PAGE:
My ultimate goal is to understand the forces (that I think) are trying to break the tip at this point. It seems like both sheering and bending are occurring at the same time. bending: the embedded tip is preventing the tip of the chisel from moving sideway as pressure hits further up the shaft. Sheering: at least three things are resisting its ability to pivot despite the uneven pressure (the inertia of the chisel, the mass of users hand at gripping the other end, and the friction from hammer's momentum still pressing on the end of the tool) but I don't know how much they count against the abrupt pressure change.

So would anyone care to illuminate what forces are in play in this situation, and how they could be calculated?

Discussion of forces and geometries associated with cutting tools is really a mechanical or production engineering issue.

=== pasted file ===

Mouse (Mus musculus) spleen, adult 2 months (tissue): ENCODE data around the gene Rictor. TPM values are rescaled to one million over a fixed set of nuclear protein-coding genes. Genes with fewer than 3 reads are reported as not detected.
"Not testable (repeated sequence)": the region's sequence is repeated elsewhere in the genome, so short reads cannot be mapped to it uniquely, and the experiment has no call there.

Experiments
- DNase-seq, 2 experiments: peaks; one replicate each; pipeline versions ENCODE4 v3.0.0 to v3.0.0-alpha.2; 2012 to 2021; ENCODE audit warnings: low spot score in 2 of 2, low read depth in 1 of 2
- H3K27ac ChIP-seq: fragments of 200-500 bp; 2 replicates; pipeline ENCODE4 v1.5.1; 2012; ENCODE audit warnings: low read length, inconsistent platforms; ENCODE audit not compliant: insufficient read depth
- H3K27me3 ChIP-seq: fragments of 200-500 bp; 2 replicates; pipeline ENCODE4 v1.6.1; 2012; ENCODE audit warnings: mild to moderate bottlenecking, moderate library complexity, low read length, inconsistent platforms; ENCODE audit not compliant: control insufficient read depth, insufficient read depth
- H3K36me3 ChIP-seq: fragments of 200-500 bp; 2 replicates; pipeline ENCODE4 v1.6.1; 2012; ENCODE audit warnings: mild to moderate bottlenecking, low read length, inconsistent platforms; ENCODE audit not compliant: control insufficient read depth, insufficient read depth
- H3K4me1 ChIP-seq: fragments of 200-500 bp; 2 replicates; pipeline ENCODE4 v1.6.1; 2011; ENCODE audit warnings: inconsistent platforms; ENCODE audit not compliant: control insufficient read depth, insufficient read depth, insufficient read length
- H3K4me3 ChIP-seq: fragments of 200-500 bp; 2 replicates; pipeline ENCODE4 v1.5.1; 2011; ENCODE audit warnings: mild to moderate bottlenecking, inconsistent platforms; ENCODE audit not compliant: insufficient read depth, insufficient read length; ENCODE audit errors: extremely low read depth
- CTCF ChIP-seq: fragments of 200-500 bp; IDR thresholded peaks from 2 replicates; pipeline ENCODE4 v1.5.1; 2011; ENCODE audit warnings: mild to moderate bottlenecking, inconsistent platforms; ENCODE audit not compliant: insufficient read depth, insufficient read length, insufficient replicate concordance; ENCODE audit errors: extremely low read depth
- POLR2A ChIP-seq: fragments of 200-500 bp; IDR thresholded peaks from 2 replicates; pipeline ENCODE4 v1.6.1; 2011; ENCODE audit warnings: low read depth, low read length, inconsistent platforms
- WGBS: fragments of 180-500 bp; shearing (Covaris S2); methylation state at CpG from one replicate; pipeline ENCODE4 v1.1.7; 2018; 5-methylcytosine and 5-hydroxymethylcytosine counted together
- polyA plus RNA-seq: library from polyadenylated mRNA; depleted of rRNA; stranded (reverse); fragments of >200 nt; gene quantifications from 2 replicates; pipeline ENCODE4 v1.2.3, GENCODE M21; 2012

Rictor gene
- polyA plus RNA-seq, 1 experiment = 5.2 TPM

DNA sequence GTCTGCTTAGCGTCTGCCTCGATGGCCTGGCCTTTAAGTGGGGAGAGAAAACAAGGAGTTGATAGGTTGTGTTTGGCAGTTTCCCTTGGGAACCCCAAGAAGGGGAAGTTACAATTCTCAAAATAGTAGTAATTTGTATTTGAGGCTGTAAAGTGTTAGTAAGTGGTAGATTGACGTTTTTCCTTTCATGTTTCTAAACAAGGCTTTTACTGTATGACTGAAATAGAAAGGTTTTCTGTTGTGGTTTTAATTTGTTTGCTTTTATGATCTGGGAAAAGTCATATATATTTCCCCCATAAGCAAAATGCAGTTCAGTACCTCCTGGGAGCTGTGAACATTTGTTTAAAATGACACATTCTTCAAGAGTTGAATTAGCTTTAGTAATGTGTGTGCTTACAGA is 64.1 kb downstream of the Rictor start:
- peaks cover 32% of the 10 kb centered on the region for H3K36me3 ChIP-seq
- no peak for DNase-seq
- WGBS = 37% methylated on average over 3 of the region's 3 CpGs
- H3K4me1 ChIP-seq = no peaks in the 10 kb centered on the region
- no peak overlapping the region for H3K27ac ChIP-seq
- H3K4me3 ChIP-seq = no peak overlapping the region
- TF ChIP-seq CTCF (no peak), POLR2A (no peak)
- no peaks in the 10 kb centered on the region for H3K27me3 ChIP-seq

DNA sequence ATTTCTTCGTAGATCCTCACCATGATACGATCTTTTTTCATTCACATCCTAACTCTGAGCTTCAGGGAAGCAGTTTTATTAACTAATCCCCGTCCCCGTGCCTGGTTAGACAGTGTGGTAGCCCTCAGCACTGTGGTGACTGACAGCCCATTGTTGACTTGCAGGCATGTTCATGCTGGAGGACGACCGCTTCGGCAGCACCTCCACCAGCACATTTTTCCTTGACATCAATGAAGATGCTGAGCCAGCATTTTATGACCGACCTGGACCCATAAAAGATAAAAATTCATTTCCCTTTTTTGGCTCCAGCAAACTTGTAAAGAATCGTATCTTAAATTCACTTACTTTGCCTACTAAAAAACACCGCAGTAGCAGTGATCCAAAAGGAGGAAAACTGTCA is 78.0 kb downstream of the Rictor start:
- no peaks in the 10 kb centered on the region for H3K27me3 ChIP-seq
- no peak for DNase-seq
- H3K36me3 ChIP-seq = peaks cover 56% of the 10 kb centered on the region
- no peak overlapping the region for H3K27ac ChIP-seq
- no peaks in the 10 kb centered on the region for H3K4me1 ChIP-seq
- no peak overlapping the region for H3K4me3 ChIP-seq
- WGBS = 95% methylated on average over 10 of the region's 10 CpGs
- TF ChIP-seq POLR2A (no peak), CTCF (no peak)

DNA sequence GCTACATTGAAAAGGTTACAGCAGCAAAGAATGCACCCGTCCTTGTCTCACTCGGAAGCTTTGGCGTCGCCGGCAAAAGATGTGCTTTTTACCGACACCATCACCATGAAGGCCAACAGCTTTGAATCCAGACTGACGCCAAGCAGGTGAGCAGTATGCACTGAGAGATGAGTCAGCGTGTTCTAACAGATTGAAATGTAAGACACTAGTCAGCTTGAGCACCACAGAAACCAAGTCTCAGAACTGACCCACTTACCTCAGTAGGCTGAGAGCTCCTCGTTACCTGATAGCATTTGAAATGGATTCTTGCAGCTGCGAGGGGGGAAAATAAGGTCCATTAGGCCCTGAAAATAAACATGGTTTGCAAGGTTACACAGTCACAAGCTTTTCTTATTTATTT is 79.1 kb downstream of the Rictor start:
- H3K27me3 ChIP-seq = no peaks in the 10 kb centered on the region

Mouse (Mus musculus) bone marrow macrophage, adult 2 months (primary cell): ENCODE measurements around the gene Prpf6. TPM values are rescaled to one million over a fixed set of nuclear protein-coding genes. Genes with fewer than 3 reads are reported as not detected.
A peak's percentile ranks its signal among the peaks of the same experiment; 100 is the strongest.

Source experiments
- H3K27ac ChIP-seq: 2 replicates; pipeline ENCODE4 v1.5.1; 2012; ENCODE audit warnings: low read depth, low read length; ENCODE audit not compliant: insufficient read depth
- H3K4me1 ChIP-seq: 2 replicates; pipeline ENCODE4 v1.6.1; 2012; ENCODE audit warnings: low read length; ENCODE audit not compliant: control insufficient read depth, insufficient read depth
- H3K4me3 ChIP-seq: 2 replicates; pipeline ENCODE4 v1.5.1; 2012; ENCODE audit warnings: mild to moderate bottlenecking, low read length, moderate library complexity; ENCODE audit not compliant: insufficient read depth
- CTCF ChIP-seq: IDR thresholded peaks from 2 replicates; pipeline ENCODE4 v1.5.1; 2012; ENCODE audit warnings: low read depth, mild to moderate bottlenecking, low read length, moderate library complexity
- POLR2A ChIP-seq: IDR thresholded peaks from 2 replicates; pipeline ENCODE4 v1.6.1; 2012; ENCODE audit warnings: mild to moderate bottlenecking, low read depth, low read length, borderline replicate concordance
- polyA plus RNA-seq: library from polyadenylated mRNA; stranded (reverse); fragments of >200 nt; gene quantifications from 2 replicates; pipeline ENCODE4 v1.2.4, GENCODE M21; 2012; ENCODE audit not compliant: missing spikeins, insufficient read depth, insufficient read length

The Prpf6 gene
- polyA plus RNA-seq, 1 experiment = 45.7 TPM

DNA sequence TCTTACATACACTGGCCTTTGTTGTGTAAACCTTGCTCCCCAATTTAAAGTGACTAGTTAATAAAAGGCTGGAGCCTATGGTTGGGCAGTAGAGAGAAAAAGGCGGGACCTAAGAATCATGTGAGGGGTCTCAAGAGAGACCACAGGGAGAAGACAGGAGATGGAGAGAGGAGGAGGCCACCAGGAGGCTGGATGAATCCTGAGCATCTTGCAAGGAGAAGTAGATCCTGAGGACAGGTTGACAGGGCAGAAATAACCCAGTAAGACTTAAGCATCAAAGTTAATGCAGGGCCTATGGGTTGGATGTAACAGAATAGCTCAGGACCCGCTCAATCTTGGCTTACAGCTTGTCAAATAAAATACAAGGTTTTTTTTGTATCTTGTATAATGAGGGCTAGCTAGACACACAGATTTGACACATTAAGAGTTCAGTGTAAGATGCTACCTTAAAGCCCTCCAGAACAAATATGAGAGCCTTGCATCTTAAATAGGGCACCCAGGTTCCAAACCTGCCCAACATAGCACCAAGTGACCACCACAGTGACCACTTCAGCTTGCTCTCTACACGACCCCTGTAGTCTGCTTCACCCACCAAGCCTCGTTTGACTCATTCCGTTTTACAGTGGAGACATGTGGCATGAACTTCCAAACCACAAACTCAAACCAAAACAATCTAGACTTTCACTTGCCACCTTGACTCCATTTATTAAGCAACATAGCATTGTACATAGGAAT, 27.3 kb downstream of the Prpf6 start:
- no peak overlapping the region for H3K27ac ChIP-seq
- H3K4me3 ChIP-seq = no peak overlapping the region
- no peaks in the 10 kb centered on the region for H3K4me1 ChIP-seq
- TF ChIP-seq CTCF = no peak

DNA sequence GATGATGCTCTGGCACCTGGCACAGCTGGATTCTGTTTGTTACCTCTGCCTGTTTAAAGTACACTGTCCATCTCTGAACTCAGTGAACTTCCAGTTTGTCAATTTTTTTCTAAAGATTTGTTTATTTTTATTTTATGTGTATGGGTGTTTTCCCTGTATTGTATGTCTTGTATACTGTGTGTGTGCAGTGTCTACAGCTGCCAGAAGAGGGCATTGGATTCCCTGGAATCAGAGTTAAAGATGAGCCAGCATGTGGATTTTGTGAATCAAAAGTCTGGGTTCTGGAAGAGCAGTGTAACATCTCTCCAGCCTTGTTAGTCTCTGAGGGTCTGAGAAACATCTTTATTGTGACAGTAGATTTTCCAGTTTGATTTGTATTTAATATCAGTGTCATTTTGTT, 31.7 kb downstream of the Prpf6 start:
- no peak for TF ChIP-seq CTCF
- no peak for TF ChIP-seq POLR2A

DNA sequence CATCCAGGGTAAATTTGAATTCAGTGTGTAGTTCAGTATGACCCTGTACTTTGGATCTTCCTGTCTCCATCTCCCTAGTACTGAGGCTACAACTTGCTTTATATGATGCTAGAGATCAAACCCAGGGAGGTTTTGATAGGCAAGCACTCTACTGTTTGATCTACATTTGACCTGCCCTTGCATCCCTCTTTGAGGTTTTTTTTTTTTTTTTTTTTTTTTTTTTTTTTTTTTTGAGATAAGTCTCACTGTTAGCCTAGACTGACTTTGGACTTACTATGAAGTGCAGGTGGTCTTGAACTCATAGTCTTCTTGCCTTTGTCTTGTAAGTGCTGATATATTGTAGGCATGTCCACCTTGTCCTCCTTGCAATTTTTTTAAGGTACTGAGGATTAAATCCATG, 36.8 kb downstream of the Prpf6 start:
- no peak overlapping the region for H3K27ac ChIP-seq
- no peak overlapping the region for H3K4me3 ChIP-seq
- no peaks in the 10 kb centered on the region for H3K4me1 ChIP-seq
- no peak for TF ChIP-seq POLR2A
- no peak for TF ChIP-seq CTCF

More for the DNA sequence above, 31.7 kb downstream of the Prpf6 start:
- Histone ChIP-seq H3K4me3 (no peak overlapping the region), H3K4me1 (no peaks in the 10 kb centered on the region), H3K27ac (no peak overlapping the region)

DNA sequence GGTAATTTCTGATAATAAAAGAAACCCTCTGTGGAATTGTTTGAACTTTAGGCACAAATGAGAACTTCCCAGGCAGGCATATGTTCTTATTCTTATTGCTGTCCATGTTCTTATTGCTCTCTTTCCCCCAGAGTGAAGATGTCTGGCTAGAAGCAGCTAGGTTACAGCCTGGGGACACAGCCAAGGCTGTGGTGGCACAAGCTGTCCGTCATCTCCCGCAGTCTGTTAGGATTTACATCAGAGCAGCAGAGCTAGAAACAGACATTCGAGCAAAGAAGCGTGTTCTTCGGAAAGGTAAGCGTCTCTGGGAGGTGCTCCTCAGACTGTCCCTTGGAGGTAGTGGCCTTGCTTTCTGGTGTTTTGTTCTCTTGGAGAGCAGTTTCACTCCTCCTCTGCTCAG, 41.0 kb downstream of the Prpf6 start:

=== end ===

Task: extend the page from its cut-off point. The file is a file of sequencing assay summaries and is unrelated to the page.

Many books and sections of books have been written about the subject in these disciplines.
I will try to look some up to post some references.

Andy Resnick
It is not often that artists need to deal with physics questions, but here's a good one (more than one actually). I hope someone out there will be in the mood for addressing this. It has to do with stone-carving techniques.

You are asking perfectly reasonable questions, but the answers are not so simple. First, please forget what you know- for example, the quantities of interest are not vectors *or* scalars, but something else entirely.

One important conceptual simplification is that the stone is *uniform*- that is, the crystalline structure of the rock is much smaller than the chip and the tool- and the tool point. Also, the material the tool is made of is uniform, and the facets are flat and edges straight, etc. The tip can be a hemisphere or some other simple shape.